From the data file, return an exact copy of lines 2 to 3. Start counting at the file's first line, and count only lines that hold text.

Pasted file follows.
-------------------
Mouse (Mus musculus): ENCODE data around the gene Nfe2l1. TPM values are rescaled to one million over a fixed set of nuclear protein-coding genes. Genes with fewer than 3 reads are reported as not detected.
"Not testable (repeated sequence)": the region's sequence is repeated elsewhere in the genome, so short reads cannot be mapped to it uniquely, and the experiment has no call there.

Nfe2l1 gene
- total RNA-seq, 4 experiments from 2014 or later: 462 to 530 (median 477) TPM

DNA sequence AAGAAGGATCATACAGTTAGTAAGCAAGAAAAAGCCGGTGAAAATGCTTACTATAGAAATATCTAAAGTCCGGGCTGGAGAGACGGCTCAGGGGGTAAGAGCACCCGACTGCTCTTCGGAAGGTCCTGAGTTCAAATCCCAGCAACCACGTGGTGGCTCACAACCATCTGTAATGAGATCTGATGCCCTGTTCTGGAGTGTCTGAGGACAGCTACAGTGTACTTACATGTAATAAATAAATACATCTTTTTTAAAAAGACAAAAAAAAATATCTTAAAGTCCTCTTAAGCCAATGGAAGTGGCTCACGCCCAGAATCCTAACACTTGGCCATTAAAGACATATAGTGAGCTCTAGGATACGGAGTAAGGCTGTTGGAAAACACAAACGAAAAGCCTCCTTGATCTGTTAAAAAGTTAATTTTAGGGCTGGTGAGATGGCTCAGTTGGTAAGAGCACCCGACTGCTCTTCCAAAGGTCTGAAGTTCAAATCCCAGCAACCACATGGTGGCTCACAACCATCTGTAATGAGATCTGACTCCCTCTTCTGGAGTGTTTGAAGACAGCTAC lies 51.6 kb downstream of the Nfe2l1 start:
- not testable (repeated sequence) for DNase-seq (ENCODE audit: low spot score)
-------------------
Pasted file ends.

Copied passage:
"Not testable (repeated sequence)": the region's sequence is repeated elsewhere in the genome, so short reads cannot be mapped to it uniquely, and the experiment has no call there.

Nfe2l1 gene